Listen to this article
When it comes to training, rather than focusing on disabled people, companies might do better to focus on everyone else, says Johny Cassidy, a BBC producer who has been blind since his teens.
“If you talk to a room full of disabled people, you’re preaching to the converted. It’s the rest of the organisation you need to bring on board,” he says.
The problem, he explains, is that staff who are not disabled, from managers to those working in procurement, are often unaware of the needs and support requirements of those that are. “Employers — especially big ones which have the resources to do this — should be training all staff.”
Conway Kosi, chair of a diversity and inclusion council which covers Fujitsu’s operations across Europe, Middle East, India and Africa, says that his company is doing just this. Every manager undergoes unconscious bias training, as well as diversity and inclusion training. “But what really makes the difference is the awareness-raising webinars that we run, he says. “Sharing people’s stories, both from the perspective of the person with a disability but also their manager, helps to build more understanding of what people need to do on a practical day-to-day level.”
More businesses now boast high-profile disability champions. Microsoft, for instance, has a chief accessibility officer in the form of Jenny Lay-Flurrie who is deaf. She has spoken of refusing a promotion while in her 20s at the UK internet company Energis, because she believed that her deafness meant she could not use a mobile phone. In fact, her manager told her to take the job and made the accommodation.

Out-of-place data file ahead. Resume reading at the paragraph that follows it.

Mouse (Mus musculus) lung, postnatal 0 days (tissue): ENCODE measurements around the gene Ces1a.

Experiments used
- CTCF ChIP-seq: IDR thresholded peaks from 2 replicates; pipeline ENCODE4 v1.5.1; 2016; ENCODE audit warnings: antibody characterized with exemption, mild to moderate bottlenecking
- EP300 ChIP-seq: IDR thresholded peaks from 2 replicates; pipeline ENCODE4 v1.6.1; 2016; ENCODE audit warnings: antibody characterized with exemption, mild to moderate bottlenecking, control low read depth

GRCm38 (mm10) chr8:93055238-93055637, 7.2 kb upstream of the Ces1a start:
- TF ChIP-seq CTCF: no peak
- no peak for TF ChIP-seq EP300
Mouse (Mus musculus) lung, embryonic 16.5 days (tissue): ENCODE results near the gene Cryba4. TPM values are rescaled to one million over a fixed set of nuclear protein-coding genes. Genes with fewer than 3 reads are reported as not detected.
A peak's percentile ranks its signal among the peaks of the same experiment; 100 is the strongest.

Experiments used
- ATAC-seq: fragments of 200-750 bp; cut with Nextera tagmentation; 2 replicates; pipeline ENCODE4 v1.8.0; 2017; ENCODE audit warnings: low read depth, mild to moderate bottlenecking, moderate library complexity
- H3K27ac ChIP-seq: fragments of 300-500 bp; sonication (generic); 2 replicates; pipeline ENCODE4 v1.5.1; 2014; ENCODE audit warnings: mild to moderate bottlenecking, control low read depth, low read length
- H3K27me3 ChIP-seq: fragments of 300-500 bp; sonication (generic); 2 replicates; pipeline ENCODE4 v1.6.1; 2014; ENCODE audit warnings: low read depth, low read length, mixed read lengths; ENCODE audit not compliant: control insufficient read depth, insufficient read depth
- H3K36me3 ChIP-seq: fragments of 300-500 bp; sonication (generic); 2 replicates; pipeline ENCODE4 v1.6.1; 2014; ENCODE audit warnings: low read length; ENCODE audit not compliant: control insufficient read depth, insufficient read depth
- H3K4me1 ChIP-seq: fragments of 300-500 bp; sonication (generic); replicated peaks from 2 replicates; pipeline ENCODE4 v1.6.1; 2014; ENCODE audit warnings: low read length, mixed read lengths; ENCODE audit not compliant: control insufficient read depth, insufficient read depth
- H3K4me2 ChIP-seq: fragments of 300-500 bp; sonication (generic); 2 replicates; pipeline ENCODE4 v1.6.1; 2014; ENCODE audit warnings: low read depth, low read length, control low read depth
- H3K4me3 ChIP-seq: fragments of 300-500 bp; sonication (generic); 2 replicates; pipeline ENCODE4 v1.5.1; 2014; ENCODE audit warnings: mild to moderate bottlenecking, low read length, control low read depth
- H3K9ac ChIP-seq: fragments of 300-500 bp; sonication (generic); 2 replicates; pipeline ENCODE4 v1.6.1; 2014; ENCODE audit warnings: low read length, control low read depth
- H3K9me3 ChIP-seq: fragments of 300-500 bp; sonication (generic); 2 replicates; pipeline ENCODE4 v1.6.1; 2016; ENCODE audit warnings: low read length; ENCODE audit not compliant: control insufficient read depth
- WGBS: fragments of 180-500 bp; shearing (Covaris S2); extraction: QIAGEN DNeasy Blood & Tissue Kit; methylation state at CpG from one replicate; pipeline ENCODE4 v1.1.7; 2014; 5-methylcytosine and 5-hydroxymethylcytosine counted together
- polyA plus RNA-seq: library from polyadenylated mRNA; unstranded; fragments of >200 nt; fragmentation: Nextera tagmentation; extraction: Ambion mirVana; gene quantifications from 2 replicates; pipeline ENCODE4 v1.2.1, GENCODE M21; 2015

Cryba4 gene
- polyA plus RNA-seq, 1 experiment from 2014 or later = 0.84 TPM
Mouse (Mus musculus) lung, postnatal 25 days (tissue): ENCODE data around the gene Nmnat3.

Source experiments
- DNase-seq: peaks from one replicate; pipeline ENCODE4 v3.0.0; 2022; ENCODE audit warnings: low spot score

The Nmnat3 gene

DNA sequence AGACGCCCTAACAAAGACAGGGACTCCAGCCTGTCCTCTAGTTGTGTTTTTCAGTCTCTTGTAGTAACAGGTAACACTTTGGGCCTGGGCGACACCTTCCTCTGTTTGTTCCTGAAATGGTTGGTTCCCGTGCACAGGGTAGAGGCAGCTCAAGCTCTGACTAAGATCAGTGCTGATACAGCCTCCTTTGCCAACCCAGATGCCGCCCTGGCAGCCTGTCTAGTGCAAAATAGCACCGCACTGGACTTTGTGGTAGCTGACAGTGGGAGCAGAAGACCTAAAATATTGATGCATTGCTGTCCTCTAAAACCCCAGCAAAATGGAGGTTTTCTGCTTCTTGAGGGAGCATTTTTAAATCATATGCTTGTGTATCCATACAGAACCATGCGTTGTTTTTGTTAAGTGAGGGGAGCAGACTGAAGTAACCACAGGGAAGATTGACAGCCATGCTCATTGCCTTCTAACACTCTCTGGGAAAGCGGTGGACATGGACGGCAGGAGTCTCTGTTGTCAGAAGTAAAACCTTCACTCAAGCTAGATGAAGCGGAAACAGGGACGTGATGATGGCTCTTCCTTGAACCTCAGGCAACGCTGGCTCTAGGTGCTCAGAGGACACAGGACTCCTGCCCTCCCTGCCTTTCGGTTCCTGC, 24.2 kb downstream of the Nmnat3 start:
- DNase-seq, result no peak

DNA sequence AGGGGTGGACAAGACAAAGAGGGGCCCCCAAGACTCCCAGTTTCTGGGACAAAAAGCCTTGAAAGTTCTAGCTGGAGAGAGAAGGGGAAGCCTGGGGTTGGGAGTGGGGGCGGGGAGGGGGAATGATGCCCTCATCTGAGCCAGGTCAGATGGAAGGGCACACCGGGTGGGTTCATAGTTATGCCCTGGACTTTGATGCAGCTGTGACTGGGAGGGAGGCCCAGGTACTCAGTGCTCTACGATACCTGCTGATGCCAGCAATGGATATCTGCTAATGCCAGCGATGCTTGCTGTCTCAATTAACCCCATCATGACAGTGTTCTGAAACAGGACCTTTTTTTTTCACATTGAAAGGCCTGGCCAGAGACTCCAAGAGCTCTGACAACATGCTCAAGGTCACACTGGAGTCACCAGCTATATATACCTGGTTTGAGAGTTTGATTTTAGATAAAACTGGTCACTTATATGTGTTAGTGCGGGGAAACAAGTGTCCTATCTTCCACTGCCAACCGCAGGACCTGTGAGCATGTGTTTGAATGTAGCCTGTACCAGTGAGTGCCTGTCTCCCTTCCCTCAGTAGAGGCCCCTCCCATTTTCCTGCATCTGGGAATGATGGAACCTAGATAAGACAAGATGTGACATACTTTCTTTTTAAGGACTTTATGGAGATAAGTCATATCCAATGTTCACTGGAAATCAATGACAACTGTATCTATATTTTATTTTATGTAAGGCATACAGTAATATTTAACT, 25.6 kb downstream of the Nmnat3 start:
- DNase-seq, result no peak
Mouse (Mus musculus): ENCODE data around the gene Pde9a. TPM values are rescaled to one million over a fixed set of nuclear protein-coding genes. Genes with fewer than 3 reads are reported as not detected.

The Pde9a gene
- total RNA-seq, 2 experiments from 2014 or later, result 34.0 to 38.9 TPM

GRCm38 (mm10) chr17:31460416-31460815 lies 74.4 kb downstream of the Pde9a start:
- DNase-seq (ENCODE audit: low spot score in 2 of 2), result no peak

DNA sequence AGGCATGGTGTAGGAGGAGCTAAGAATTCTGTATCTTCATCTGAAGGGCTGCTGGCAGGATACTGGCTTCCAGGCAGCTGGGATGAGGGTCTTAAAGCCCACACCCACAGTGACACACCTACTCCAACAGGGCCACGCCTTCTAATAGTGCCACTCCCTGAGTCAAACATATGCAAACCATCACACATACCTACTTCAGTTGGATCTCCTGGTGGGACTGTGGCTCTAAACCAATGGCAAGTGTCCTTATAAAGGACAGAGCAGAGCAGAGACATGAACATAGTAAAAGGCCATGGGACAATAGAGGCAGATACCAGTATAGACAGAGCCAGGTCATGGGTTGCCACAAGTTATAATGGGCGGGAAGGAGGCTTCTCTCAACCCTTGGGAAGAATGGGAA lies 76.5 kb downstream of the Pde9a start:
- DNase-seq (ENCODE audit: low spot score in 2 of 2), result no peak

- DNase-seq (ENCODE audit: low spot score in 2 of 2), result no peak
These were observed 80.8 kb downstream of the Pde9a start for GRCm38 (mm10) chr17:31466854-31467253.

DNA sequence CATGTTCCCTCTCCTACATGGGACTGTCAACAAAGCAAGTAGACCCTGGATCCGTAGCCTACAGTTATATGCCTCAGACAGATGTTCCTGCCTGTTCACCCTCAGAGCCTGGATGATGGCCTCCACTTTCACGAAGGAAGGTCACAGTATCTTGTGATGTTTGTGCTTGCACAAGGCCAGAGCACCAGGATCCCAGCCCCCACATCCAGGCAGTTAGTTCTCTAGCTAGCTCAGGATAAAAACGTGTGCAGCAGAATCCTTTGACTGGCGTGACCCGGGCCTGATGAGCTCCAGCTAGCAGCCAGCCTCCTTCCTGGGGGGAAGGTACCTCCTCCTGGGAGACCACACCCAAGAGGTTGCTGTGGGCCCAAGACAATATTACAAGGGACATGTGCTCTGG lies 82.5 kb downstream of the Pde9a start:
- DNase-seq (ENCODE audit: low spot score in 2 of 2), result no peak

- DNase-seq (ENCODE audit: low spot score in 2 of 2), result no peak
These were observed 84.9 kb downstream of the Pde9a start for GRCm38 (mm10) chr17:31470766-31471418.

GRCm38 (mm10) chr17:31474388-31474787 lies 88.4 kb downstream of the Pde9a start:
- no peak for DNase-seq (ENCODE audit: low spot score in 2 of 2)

Jill Miller, diversity and inclusion adviser at the UK’s Chartered Institute of Personnel and Development, says that policies which are aimed at getting the best out of disabled staff make good business sense. “Companies should be asking themselves what the benefit of recruiting, promoting retaining and retaining people with disabilities is. It’s a huge pool of talent.”
As populations age and people work longer, the number of jobseekers who are affected by disability is likely to rise.
Businesses are also waking up to the spending power of the disabled and their families, estimated to be about £249bn a year in the UK. By employing disabled staff, companies can better understand their needs as consumers.
Companies are often held back by a perception that recruiting disabled people is too difficult and costly, says Ms Miller. “However, a lot of the ‘reasonable adjustments’ are low-cost and relatively easy to implement.” Training managers, she adds, involves ensuring they do not make assumptions and apply unfair stereotypes. But training should also aim to give managers “practical tools and the confidence to make adjustments”, adds Ms Miller.
A further challenge is to attract people of disability in the first place. “We believe it’s key to show people with disabilities that they can ask for adjustments to the [recruitment] process if they need it,” says Mr Kosi. “We proactively contact all shortlisted applicants to ask if they would benefit from adjustments to the interview or assessment process.”
Other multinationals are actively targeting certain groups with disabilities. Microsoft has a hiring programme through which the company identifies and trains people with autism. Indeed, many say that “neurodiversity” is the next big frontier when it comes to inclusive employment policies.
Companies can also offer support in other ways too. One policy is to extend forums for disabled people. There is, Mr Cassidy notes, a large body of informal knowledge that can be shared. “Disabled people have to employ workarounds frequently and that’s a massive cache of information that can be shared. It can also be things as simple as ‘How do I change my chair?’.”
Assistive technology — including tools such as the screen-reader Jaws (Job Access With Speech) which Mr Cassidy uses — is also playing a large part in helping employers support disabled staff. Smartphones, in their more recent iterations, have been a real boost as most now come with built-in accessibility support. Robin Christopherson, who works on digital inclusion at AbilityNet, the UK charity, says: “The kind of bespoke support that once cost thousands is now widely affordable because your phone does it.”